Sumangali: Exploiting Indian Female labourResearch Reports, Story Of The Week 1:50 pm
Girls and young women are exploited under a scheme called ‘Sumangali’ to produce garments for European and US markets, says a research report titled ‘Captured by Cotton’ by Centre for Research on Multinational Corporations (SOMO) and India Committee of the Netherlands (ICN).
Sumangali Scheme was started 10 years ago by textile and garment manufacturers in the Coimbatore and Tirupur districts of Tamil Nadu. Now, it has its presence all over the state, especially in Western and Central Tamil Nadu. Approximately 120,000 workers are currently employed under the scheme. Sumangali workers are mainly recruited from the lower castes of the society who are poor and looked down upon.
In southern Indian state of Tamil Nadu, girls as old as 10-18 and young women are lured to work in garment mills by making huge promises of a decent wage, comfortable accommodation, meals and a large sum of money at the end of their 3 year contract under Sumangali Scheme.
These girls are mostly pressurized by their families to join the mills so that they can financially support the family and also save money for their dowries. However, once these girls sign the contract and start working, the real picture comes up. They are made to work for 12 hours or more with low wages, restricted movement and limited privacy. Very soon, they come to know that they might not get the promised lump sum amount at the end of the contract as well. The Tamil word ‘Sumangali’ refers to a married woman who leads a fulfilling life with her husband with all fortunes. The meaning seems to have nothing to do with the reality of the scheme though.
Under Sumangali scheme, women are paid low wages. Whatever was promised at the time of hiring certainly does not hold good in reality. Part of their daily wages is deducted to save up for the lump sum payment. For food and boarding, approximately 15 Rupees a day are deducted. The daily wage usually starts at 60 Rupees and increases by 10 Rupees after every six months, up to a maximum of Rs. 110 on average. If the lump sum is paid out at the end of the period workers earn in total between 95,000 and 115,000 Rupees in three years. However, if the workers are paid the minimum wage, they would earn 185,000 Rupees in three years.
The scheme is also accused of using Child Labour by many NGOs. According to the report, various indications suggest that girls under the age of 14 are recruited to work in the factories. An academic estimate says that 10 to 20% of Sumangali workers are child labourers, aged between 11 and 14.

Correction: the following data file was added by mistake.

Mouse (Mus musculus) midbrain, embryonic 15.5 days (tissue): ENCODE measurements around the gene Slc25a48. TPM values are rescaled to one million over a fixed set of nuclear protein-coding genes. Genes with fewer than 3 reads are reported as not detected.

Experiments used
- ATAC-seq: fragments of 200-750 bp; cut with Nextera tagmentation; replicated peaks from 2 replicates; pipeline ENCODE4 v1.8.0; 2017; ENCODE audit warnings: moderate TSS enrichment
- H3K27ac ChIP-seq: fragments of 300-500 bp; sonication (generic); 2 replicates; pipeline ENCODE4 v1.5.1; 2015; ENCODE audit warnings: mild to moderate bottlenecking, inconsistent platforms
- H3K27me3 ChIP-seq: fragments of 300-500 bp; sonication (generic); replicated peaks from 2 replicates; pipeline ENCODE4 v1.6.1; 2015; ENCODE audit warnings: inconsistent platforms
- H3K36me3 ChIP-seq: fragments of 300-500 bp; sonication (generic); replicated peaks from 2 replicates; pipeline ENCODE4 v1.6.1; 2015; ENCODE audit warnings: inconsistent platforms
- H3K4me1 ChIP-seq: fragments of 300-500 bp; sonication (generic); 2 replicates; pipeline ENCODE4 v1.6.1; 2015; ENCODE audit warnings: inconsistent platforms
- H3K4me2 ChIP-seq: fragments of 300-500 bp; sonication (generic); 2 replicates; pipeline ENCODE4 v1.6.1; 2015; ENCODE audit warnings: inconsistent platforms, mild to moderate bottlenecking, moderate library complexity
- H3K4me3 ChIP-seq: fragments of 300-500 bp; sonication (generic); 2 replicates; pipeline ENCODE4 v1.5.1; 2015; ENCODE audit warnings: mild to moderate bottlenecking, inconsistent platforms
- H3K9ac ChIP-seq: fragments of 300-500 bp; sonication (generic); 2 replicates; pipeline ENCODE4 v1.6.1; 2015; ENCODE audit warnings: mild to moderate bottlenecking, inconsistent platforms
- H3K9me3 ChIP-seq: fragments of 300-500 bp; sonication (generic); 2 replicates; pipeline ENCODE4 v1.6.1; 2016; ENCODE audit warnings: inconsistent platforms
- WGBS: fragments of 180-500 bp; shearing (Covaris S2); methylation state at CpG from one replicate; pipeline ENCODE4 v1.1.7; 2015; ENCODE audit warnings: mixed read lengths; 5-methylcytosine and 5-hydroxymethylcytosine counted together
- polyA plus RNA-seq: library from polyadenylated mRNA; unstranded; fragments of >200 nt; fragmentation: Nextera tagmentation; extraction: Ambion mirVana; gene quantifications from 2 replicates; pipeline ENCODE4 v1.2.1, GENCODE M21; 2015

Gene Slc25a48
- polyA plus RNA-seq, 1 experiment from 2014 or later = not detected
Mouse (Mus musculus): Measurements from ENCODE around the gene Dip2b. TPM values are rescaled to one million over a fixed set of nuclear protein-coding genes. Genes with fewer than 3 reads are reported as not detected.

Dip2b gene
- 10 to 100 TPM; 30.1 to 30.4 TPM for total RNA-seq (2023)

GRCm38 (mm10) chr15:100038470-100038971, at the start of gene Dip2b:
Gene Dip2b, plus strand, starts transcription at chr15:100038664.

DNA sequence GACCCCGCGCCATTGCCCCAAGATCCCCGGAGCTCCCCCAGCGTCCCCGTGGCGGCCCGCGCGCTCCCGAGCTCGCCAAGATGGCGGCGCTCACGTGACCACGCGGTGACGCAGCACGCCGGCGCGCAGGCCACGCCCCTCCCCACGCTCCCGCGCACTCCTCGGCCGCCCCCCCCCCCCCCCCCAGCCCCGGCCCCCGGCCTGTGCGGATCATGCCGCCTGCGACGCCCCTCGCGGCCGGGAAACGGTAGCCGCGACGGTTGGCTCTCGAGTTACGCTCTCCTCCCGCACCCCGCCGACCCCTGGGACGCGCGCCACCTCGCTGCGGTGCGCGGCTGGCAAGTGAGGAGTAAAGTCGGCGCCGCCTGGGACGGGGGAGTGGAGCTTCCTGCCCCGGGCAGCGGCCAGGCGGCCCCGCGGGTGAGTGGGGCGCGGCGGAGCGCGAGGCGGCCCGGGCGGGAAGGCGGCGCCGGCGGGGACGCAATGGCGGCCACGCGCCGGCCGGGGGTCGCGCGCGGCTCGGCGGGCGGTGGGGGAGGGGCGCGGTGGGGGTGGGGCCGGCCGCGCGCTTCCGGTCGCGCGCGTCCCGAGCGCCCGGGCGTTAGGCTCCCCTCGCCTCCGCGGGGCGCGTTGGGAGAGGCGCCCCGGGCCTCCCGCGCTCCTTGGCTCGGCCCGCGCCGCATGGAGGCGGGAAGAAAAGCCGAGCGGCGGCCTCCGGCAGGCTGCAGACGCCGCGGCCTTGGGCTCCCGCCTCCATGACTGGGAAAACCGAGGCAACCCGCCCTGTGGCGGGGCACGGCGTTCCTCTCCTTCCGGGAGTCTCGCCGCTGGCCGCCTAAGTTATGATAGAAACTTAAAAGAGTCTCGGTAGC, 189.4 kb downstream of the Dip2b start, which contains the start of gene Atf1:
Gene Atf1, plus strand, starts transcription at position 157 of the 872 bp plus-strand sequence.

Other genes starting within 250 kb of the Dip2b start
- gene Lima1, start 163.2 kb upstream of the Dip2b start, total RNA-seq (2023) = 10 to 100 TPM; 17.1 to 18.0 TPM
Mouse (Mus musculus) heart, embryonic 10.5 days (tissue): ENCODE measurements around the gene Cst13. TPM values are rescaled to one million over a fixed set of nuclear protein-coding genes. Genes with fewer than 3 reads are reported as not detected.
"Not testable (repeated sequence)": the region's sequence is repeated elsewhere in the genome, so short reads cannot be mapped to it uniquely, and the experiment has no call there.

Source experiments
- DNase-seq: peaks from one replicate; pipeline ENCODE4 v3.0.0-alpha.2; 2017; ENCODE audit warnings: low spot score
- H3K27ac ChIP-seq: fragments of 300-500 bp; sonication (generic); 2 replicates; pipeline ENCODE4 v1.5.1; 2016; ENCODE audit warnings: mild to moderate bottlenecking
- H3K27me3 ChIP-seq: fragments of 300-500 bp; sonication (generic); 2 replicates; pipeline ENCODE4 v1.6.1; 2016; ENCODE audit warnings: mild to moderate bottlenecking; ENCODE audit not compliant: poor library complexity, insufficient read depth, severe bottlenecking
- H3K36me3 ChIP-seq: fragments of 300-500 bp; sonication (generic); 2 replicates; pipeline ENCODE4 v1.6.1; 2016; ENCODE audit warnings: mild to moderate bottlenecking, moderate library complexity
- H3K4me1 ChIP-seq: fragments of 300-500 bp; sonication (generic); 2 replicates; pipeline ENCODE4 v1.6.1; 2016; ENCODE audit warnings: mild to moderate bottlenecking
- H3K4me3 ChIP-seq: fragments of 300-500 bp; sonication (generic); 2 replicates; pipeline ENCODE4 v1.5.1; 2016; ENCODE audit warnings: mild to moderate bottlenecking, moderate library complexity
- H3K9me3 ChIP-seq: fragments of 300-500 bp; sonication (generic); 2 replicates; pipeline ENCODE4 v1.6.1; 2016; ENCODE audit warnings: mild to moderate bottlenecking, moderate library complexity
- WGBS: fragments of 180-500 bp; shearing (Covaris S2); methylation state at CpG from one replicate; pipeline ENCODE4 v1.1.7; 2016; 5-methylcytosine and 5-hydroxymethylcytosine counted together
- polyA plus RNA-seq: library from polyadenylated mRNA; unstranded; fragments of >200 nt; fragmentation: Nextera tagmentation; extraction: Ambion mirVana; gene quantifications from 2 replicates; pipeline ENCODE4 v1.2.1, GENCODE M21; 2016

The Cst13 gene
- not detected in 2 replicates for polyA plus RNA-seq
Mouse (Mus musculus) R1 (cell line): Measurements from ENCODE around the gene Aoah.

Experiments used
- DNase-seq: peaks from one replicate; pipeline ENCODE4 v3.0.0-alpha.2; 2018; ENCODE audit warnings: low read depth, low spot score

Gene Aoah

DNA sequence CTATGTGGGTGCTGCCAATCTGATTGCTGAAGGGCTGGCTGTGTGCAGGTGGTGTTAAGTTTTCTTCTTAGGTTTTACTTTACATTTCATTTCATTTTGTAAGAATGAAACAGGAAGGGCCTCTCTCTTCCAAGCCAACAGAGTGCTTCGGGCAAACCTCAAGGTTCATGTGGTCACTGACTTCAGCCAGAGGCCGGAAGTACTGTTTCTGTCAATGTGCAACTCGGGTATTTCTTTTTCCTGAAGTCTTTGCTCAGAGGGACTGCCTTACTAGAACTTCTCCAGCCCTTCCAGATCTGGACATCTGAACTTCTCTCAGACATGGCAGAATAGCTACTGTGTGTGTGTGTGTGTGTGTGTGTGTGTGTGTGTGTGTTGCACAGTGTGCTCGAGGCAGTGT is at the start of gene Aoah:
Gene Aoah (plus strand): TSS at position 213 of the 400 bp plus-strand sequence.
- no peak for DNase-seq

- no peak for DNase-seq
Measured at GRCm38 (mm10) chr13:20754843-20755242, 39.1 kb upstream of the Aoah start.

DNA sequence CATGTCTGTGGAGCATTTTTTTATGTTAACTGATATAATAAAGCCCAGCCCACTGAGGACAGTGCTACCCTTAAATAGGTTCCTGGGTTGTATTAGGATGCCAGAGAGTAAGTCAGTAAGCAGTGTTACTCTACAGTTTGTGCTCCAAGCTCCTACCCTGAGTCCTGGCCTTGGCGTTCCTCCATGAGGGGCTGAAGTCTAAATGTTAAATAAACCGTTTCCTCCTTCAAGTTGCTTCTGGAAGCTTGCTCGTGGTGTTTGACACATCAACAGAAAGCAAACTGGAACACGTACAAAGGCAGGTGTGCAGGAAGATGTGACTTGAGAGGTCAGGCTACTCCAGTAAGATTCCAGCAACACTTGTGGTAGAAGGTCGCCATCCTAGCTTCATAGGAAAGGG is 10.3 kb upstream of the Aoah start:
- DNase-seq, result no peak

Monika, a 13-year old girl working at Bannari Amman Spinning Mills, says “Children aged between 10 and 11 years came from my village for work. During inspection they were kept in dark room.”
The Sumangali workers are not allowed to leave the factory freely and have to stay in hostels. An eye is always kept on them, even when they go out to buy personal things. One of the workers called Prerna says,” ‘Our activities outside the hostel were restricted to the weekly day off when we were allowed to go to the market and purchase things. On these trips guards and/or the hostel warden accompanied us. We often went in the company’s vehicle. We were not allowed to talk to anyone during the trip or to make calls from the phone booth to our family members or to anyone else.”
On top of this, the Sumangali workers have to work in unhealthy and unsafe working conditions. The excessive workload takes a toll on worker’s health and soon they start suffering from headaches, stomach aches, sleeplessness and tiredness. The mills generally have bad ventilation systems resulting in a lot of cotton dust in the air. Some former workers had to undergo surgery to remove balls of cotton fibre found in their bowels.
Accidents are also not uncommon. There are times when the machines are kept out of reach of workers. Aakriti, a Sumangali worker, says, “I had to stand all the time and the tasks that I needed to carry out required a lot of walking. I had to climb on a bench to tie the thread, because the machine was located too high. There was no chair for us to sit on. All eight hours and overtime hours I had to stand, walk and climb.”
This report highlights several labour rights violations faced by girls and young women employed under this Scheme in the Tamil Nadu garment industry. The report says that it is the apparel companies who need to work together against the Sumangali Scheme. On discovering the existence of the Sumangali Scheme, some international buyers parted ways with their suppliers. The report however says that this approach would do more harm than good. According to the report, terminating the relationship with a supplier is the wrong response as the situation for workers does not change or may even worsen. The decision to end the relationship with a supplier should be the last resort only when all efforts to improve the situation have failed.
To end the Sumangali Scheme, SOMO and ICN have urged brands and retailers to adhere to international labor standards and local labor laws and accept a broad definition of supply chain responsibility. They have also asked for setting up of genuine and credible grievance mechanisms at the supplier level. Most importantly, SOMO and ICN urge all companies and local and international civil society organisations involved to work together instead of developing separate courses of action.